Spellings of the May family name
Mey Meÿ Meij - May Maÿ Maij
Fred T. May
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For a number of years I have wondered about the original spelling of our family name. Recently I received an inquiry to this web site from a man in the Netherlands with the surname Mey. As I was responding to him, I thought it was a good opportunity for me to ask for some assistance in questions I have about transcribing our family name. After reading the following notes, you can better understand why I had the question. A summary of his response is at the end of this page.
Another source to explain the written versions of our May name is found in a brief summary in Handwriting Guide: German Gothic
** Conclusion **
I think the use of ÿ in the early spelling of the name as Meÿ or Maÿ is an accurate way to translate the script written in the church registers of Meisenheim, Alsenz and Niederhausen an der Nahe, where our May ancestors lived from the mid-1500s to the mid-1700s. The origin on the ÿ notation came from the letters ij in early German Gothic script. These dots should not be referred to as an "umlaut." The German umlauted vowels are ä, ö, and ü.
Generations of the family that lived prior to our known records from the mid-1500s probably also lived somewhere in the greater Rhine River Valley. The Nahe River and its tributaries, the Glan and Alsenz Rivers, lie in the western section of this large valley.
When we recently placed a new stone on the graves of our ancestors, John & Sarah Phillips May, on Shelby Creek in Pike County, KY, three different spellings of the family name were place on the stone. See photos of this stone
John was the only son of our immigrant ancestor, Frantz Peter Meÿ/Maÿ.
In 1996-98, when I was researching original German documents from registers of three churches in the Rheinland Palatinate in Germany for my book, The Shoemaker's Children, I found an unusual letter in the spelling of our family name. I noted this in the Introduction with the following paragraph.
A few years ago someone suggested that the letter I had transcribed as ÿ might be ij, as used in the Dutch language. It is easy to show that handwritten English script in lower case would make ij look like ÿ. Below are a few of many examples I found in these church and government records that illustrate the handwritten spelling of our surname.
The first example is from the beginning of an index to records of all the family members in the register of the church in Alsenz, from 1656 to 1766. The first entry is for Hans Maÿ. His full name was Johannes Maÿ [1638-1720] and he was the patriarch of the family in Alsenz. Note that the spelling appears to be Maÿ but it could also be transcribed as Maij.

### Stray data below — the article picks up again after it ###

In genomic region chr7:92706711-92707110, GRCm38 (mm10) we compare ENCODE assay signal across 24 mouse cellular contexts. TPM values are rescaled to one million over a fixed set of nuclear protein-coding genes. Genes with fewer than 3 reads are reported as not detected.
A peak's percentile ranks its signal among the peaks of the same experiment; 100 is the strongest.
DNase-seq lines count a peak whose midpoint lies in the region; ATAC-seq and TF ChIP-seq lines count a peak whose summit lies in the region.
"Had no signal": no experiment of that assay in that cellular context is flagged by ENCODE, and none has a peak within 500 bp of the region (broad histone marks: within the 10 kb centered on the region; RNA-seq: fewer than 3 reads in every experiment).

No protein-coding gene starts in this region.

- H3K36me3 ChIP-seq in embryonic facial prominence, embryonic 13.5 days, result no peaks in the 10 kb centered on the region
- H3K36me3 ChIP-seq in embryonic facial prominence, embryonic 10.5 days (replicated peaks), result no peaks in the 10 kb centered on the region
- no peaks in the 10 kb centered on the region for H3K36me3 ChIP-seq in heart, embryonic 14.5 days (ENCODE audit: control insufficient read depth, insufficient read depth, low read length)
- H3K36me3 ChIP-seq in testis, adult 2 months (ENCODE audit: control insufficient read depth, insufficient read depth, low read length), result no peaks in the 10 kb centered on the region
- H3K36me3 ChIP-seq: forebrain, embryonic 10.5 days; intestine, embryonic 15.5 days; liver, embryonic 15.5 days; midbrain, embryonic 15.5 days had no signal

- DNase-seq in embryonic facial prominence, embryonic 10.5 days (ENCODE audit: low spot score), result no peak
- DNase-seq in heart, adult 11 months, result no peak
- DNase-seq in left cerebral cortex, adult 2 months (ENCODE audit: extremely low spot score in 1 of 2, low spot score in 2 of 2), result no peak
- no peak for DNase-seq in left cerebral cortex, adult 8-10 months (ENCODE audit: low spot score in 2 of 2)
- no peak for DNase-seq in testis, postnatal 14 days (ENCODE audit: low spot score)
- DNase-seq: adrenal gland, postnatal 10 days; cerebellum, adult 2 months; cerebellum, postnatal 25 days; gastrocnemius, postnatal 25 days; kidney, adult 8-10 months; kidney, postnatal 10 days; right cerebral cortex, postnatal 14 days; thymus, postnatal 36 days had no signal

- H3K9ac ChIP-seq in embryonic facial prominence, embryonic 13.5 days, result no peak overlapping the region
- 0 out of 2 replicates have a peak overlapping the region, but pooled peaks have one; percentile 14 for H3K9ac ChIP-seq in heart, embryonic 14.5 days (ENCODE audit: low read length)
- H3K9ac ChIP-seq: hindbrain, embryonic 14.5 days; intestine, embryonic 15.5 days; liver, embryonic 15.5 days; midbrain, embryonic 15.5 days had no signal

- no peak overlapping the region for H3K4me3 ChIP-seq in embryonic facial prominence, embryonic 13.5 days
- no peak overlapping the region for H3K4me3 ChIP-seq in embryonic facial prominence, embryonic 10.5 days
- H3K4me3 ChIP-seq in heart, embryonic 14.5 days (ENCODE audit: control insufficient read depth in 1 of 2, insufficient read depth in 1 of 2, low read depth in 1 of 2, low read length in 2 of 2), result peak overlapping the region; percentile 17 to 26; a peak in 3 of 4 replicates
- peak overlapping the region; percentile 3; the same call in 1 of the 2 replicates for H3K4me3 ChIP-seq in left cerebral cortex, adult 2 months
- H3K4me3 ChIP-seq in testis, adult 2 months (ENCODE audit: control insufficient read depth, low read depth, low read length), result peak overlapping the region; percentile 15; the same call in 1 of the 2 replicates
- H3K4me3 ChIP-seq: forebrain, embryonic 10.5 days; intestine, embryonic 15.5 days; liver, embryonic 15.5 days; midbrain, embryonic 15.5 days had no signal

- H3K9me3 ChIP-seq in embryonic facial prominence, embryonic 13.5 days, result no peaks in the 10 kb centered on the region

The second document records the marriage of Johannes in 1665. The German spelling could be transcribed as Meÿ. Close inspection of the middle letter looks like a German e, which is not open like an a. German scholars, who had access to the manumission papers signed by members of our family when they were preparing to immigrate to America in 1748, transcribed the family name as Mey.
This spelling is on page 304 of Pennsylvania German Immigrants 1709-1786, edited by Don Yoder in 1980.
Dots or dashes over what appears to be a y also appears in a number of dates in church documents. The following dates are written with the birth records of two of the May sons born in Niederhausen.
(Julian Calendar) Maÿ (May)
Note that these dates used the Julian calendar. The official change to the more accurate Gregorian calendar, which makes corrections for leap years, were first decreed by Pope Gregory in 1582, but was slow to be adopted throughout the world.
When Johann Leonhardt Maÿ and his brother, Frantz Peter Maÿ, made their "Oaths to the Government" on September 5, 1748, they signed their names as shown below.
When I met a 7th cousin in Alsenz, Germany in 2001 he said that he and his ancestors for a number of generations spelled their surname as May. However, he commented that he recognized the use of dots or dashes as shown in the signatures above.
The "ij" is a Dutch letter but also a German letter. It consist of an "i" and a "j". It is also a name of a water besides Amsterdam. In the German language an "y" with an Umlaut is not known. (at least I don't know, and I had German-class a number of years and I work at an german-company).
You suggest that your ancestors may have moved from Holland to Germany and then to America. I think this is not likely because the handwriting you send me is so called " Suttelin" . This is old German handwriting. The second reason is that in Germany as well in Holland the letter "ij" does exsits and is not strange at all.
I think your family was called Maij (as you see in the signature) and not May (with an Umlaut). The third reason is that in those days (before 1811) there was no local and national government that controlled names. Napoleon introduced this in Holland in 1811 and I think in the same time in Germany. Before 1800 many people couldn't read or write and spelled it as they liked. The church-people (priests etcetera) wrote down the names in the Birth and Marriage-books as they assumed the names would be spelled. Therefore you see a number of varieties on the name Maij (May, Mey or Meij)
Guide: German Gothic
Occasionally two dots were also used over the y (ÿ) and over an e as in Noël (Noël) and Michaël (Michaël). In these instances, there is no change in pronunciation of the letter beneath. The dots over the y are carried over from Latin when the double i at the end of a word was written, ij. (Latin did not have the letter j or y).